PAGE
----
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Poor Weather Delays Start of Mianus River Dredging

Posted on October 25, 2016

By Peregrine Frissell, greenwich time

Everyone is ready to start dredging the Mianus River except Mother Nature.

The project is finally set to begin “whenever the weather next allows,” said Mark Jackson, president of Coastline Consulting, one of the firms working on the project.

Contractors were hoping to begin Friday, but with the rain Friday, they said Monday looked like the most likely start date.

“Marine forecast is a tricky thing,” Jackson said. “You never know, sometimes the waves die down.”

About 50,000 cubic yards of silt is expected to be removed from the channel of the river in Cos Cob Harbor by Christmas.

“The entire dredge window, due to environmental constraints and restrictions, runs from Oct. 1 to Jan. 31, so hopefully he’ll be out of there by the end of December,” said Jack Karalius, the project manager with the U.S. Army Corps of Engineers.

The length of time it takes to complete the project will depend on weather cooperation and equipment, Karalius said.

“Most dredging is done in the middle of winter because that is the least amount of biological activity,” Karalius said.

Karalius said poor weather, particularly wind, makes it difficult for a scow to haul dredged material out to the dump site in the middle of western Long Island Sound.

Another possible disruption to the work could be caused by lobster pots currently in the work zone.

At a Greenwich Harbor Management Commission meeting Wednesday, Commissioner Frank Mazza said there were three individuals with lobster pots on the edge of the channel that had yet to move them.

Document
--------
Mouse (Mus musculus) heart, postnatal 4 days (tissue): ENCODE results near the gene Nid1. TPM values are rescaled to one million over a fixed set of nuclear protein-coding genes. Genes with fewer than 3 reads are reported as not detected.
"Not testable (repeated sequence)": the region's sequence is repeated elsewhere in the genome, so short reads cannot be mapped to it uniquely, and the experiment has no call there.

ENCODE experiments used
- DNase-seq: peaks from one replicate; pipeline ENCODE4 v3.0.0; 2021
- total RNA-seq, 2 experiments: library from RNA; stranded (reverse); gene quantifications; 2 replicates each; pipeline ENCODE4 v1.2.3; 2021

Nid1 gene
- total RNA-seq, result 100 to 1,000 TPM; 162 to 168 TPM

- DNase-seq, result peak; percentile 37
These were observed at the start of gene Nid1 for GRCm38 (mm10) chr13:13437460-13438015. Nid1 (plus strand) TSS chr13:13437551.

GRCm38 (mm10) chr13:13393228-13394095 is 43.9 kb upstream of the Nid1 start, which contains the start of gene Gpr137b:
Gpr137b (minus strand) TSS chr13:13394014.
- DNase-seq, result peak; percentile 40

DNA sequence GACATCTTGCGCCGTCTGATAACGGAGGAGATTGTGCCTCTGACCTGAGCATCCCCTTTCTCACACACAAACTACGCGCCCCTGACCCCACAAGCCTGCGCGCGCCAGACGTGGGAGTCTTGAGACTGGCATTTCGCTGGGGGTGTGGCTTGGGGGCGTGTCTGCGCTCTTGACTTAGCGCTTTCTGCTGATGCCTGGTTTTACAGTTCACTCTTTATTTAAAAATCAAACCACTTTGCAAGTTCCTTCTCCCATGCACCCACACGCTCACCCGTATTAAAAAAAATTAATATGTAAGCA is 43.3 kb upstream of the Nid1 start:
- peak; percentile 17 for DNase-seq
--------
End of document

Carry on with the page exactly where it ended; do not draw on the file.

The pots were just south of the I-95 bridge, Mazza said, just downstream from where the work is scheduled to begin.

“This is an issue that has been going on probably in Greenwich for ten years,” Mazza said. “Otherwise, everything else is a go right now.”

Karalius said the Corps had been in touch with the owners of the pots and is working to get them moved before they cause a delay in the project.

“We’re hoping they are going to be removed,” Karalius said. “We’ll just figure out what our options are when we get there if they are not moved.”

Karalius said it could take about a month for the dredging work to reach that point in the channel, but cautioned that that was only a rough estimate.

The busy channel, traveled by recreational and commercial boats, was last dredged in 1985, when 53,000 cubic yards of sediment were removed.

In recent years, boaters have complained that so much silt has built up, the channel is barely passable in sections at low tide, and boats frequently scrape mud and debris on the bottom.

The project will restore the channel to its authorized dimensions of 6 feet deep and 100 feet wide, running from Cos Cob Harbor up the Mianus River to about 400 feet downstream of East Putnam Avenue. From that point to the road, the channel would be 75 feet wide.

Jackson’s team, which was contracted by the Corps to work on the project along with Massachusetts-based Patriot Marine, will start at the northernmost end of the channel and work its way down.

The contractor will use a mechanical dredge to scoop the sediment, mostly fine-grain clay and silt, and place it on scows. Tug boats will then tow the scows about eight miles to the Western Long Island Sound Disposal Site, where the sediment will be dumped.

Source: greenwich time

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